According to the IPA, marketing-related key performance indicators represent 12% of a company's value, but remain absent from the reports of FTSE 350 companies, despite changes to the Companies Act 2006 that require them to use KPIs to chart achievements, providing them with the opportunity to include them.
According to Janet Hull, consultant head of marketing and reputation management at the IPA, there is real demand from non-marketing specialists in the City, particularly among bigger long-term investors and their equity analysts, for information about marketing.
'Current reporting is piecemeal and inconsistent. There is an innate belief in the power of marketing, and a real desire to understand how to evaluate good marketing from bad and how well it is being managed,' says Hull, who describes the publication as a catalyst for more structured discussion and debate.
Undoubtedly, marketing KPIs matter - the IPA points out that they are one of the main drivers of turnover growth and that they are also the biggest item of expenditure on intangibles, so it is crucial that companies demonstrate that they are investing responsibly. Marketing is also a competitive differentiator, but strategic marketing investment, designed to build brand value, takes time and firms must acknowledge this.
So why are companies apparently missing a trick by not including marketing KPI information? The IPA believes that despite a hunger for information among the financial community for the value of marketing KPIs, it is ignored in financial reporting because marketing departments are either not involved in preparing them, there is a lack of confidence in the credibility of marketing data among those who prepare them, or there is no coherent framework against which marketers can provide the data the boardroom wants. In short, there is a clear disconnect between the data needs of campaign managers in marketing, who are seeking to optimise individual brand campaigns, and the data needs of their chief financial officers and their chief executives.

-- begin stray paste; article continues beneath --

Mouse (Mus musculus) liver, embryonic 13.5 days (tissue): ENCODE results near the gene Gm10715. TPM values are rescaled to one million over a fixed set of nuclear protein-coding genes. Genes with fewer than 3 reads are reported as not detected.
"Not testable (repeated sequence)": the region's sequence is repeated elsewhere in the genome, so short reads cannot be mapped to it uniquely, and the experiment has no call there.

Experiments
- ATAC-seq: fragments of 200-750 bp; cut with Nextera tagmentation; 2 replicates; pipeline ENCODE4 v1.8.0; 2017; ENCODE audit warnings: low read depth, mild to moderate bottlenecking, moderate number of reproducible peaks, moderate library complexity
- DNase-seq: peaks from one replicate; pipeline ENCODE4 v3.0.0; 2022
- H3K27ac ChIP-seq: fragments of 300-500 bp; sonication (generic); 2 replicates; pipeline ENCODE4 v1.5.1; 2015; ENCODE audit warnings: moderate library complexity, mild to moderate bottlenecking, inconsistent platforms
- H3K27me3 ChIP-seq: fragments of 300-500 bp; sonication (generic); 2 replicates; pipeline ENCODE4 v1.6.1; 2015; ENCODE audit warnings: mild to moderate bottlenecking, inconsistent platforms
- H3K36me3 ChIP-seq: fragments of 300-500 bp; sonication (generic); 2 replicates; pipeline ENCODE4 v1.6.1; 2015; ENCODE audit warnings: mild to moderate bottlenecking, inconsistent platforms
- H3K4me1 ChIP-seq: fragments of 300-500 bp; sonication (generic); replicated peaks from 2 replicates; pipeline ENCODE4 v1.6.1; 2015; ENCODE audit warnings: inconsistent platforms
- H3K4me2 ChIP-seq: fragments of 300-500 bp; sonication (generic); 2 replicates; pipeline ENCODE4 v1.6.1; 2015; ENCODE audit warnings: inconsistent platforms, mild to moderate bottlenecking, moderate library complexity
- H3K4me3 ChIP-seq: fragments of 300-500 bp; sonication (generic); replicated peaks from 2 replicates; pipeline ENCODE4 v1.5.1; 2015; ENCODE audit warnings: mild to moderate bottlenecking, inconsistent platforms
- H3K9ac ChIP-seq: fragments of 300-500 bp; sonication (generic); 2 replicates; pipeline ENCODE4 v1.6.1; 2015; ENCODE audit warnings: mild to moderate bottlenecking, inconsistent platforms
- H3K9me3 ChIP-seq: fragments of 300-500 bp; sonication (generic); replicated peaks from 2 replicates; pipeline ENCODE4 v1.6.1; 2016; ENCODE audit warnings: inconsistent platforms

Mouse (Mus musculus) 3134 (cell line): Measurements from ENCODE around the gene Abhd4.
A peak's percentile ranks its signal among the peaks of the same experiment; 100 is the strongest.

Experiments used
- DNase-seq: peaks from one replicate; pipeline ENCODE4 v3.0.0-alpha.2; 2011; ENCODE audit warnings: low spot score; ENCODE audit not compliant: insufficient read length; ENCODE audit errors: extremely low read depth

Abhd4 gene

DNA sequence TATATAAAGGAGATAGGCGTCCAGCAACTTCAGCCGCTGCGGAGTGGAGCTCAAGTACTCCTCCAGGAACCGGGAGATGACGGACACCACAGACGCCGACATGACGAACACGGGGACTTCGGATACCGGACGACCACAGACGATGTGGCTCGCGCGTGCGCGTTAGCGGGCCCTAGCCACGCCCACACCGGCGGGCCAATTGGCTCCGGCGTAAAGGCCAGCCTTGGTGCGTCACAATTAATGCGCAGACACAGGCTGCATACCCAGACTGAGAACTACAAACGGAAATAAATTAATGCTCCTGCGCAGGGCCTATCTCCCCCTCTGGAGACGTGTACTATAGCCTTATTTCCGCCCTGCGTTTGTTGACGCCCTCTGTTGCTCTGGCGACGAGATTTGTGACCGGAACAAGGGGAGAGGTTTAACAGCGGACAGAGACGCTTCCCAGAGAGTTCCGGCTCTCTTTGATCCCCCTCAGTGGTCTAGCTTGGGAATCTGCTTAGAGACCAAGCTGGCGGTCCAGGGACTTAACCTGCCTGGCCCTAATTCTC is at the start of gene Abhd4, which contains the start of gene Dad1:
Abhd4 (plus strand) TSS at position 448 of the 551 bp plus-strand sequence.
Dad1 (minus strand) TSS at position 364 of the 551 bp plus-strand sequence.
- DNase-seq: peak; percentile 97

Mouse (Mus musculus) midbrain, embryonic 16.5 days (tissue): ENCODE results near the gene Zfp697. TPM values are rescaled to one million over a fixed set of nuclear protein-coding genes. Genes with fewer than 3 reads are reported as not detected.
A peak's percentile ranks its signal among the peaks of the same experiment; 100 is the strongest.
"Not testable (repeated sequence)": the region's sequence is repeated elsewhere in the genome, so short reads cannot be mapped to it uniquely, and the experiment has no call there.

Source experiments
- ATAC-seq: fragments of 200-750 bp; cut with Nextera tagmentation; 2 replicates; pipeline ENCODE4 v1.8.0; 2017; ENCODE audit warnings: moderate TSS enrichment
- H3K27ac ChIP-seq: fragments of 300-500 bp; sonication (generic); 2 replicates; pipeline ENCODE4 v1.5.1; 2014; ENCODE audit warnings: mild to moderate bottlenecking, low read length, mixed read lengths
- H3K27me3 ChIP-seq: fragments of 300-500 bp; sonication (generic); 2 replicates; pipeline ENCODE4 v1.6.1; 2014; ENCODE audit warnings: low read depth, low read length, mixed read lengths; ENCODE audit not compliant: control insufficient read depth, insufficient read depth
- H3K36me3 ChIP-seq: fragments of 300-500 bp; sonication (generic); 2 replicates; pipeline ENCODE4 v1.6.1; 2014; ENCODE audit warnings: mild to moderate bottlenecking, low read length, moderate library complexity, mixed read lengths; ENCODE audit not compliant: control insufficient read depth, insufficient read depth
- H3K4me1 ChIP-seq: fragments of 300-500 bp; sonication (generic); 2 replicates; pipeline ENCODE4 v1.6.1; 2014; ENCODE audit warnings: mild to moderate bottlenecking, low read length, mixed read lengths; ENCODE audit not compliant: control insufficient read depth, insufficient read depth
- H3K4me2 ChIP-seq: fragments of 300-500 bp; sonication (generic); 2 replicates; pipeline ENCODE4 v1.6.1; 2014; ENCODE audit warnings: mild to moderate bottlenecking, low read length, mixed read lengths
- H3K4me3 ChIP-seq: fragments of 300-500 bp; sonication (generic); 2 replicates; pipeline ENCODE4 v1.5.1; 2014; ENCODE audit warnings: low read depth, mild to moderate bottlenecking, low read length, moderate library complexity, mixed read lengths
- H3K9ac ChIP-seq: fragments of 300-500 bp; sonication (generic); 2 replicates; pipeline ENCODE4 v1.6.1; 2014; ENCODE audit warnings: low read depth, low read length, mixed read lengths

The report acknowledges that although shareholders recognise marketing as an inexact science, there are ways in which marketers can demystify their discipline. It also includes a comprehensive 20-point framework relating to the marketing function that is generally applicable across all sectors.
Among the points that measure success, five key ones emerge - value market share, ratio of new top existing to lapsed customers, share of voice relative to share of market and ratio of winning to mediocre to unsuccessful campaigns, as well as marketing payback.
With these, and the other more obvious measures such as volume of additional customers and changes in value from existing customers, the IPA believes that an overall financial metric will be produced that quantifies marketing payback and return on marketing investment, which provides a relative measure of marketing effectiveness and efficiency.
The IPA acknowledges that the 20-point framework provides a basis for early discussion between those who create the annual report, marketers and their agencies. With this, and three changes in reporting practice to encourage better marketing disclosure - standardisation of advertising and promotional reporting, a 'Marketing' section in the narrative report, and formal marketing reporting in the boardroom - the true value of marketing would be revealed.